“Fresh Beef Tongue In White Wine”. Date: Thursday, December 14, 1933 Paper: Boston Herald (Boston, Massachusetts) Page: 28
 Lyly, Penrose. “Sherry Comes Back to the Kitchen”. Date: Sunday, December 3, 1933 Paper: Springfield Republican (Springfield, Massachusetts) Page: 38
 Proctor, Cynthia. “Cooking Art Is Now Being Discovered”. Date: Sunday, January 21, 1934 Paper: Boston Herald (Boston, Massachusetts) Page: 45
 For the Next Sunday When Company Comes. Book Notes. Date: Saturday, July 21, 1934 Paper: Boston Herald (Boston, Massachusetts) Page: 11
 Wine and Food: THE WINE COOK BOOK. By the Browns, Cora, Rose and Bob. 462 pp. Boston: Little, Brown & Co. $2.50. New York Times (1923-Current file) [New York, N.Y] 22 July 1934: BR10.
 “Here Are Some New Recipes To Make Tasty Desserts”. Date: Sunday, December 9, 1934 Paper: Springfield Republican (Springfield, Massachusetts) Page: 48
 “Cooking With Wine and Spirits”. Date: Wednesday, October 10, 1934 Paper: Plain Dealer (Cleveland, Ohio) Page: 14
 Friendly, Jane. “Famous Cook Book Big Aid To Housewife”. Date: Thursday, November 1, 1934 Paper: San Francisco Chronicle (San Francisco, California) Page: 20
 Yea, There’s Need for a Book, When the Man Is the Cook!: A Batch of the Best Are Selected for the Bachelors. Here’s How to Escape the Ills of Eating Delicatessen. The Washington Post (1923-1954) [Washington, D.C] 18 Nov 1934: B7.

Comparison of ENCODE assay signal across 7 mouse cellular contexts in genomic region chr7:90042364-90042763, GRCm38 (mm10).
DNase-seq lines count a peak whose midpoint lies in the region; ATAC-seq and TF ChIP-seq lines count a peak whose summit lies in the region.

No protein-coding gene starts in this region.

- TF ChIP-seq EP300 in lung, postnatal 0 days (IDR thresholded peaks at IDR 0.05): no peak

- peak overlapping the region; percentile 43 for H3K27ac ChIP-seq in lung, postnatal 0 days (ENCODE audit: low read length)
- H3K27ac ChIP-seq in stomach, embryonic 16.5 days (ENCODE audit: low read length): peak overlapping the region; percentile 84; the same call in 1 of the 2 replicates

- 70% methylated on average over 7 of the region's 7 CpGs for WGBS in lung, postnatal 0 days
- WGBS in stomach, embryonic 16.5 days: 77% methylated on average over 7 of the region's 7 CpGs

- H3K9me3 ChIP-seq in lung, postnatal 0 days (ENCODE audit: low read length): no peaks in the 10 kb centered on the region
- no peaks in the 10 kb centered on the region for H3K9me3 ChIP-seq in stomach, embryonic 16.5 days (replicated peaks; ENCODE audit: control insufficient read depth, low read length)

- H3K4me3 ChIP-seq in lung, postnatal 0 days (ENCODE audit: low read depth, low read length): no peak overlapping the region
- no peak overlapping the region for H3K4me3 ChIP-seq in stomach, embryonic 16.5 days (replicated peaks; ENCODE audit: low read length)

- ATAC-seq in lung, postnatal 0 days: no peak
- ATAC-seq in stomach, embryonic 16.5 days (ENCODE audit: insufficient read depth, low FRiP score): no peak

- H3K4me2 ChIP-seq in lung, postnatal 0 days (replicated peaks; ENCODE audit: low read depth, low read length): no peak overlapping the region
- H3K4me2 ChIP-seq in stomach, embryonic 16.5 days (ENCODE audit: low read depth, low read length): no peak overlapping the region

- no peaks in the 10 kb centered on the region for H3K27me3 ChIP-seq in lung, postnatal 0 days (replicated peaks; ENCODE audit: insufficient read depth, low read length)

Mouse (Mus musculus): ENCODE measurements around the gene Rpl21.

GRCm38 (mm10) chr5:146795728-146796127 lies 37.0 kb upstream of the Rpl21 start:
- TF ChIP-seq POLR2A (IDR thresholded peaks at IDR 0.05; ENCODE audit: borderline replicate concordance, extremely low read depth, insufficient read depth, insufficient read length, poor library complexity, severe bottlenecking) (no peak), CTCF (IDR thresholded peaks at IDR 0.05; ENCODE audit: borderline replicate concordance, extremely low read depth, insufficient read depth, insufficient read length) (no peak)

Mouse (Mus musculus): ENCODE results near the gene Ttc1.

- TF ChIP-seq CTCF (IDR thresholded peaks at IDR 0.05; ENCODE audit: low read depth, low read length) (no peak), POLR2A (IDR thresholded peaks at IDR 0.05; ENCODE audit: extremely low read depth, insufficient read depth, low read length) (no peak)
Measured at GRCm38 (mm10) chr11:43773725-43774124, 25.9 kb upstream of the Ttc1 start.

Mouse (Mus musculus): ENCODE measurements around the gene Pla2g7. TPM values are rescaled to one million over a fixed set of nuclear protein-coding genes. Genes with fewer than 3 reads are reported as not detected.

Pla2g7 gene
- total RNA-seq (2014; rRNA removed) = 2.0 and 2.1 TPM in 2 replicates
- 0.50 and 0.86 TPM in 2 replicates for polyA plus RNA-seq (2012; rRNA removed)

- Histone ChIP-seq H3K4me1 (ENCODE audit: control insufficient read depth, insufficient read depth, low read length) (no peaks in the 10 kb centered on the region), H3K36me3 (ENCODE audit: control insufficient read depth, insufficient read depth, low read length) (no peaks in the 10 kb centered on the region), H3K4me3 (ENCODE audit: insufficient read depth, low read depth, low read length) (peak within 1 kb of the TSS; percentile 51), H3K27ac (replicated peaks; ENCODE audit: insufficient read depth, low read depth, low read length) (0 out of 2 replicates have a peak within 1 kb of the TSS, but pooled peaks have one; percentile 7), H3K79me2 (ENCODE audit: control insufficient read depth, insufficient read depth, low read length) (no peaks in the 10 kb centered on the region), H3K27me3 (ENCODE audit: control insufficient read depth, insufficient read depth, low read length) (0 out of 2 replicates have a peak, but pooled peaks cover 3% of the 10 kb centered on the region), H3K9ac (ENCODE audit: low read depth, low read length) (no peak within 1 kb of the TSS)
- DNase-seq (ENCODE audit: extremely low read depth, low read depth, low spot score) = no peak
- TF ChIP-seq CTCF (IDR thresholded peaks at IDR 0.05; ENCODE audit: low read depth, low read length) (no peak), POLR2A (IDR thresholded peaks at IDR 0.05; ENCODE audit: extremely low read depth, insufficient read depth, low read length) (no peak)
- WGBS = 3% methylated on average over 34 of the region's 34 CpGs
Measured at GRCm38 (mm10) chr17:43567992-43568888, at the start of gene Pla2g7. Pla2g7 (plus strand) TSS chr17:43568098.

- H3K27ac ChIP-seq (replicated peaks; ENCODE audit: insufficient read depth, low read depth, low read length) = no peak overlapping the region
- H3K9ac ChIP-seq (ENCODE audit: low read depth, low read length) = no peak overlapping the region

Meade, Mary. “Sparkling Wine Secret of Tang In Many Dishes”. Date: Sunday, January 6, 1935 Paper: Boston Herald (Boston, Massachusetts) Page: 52
I grew up watching “The Frugal Gourmet” cooking show on television. Hosted by Jeff Smith, my mom owned his cookbooks and if I want an instant rush of childhood memories I need only to look at the red font of his book “The Frugal Gourmet Cooks with Wine” (1984).
My exploration into the 20th century history of wine journalism illustrates how many early newspaper wine writers were in fact food editors, of whom many were women. It is perhaps a natural extension from publishing a food column in a newspaper to publishing a cook book. My particular interest is the genre of wine cookery books. I have purchased a number of these cook books this winter. I thought it would be fun to share some of these books that I have collected given this festive season of wine and cooking.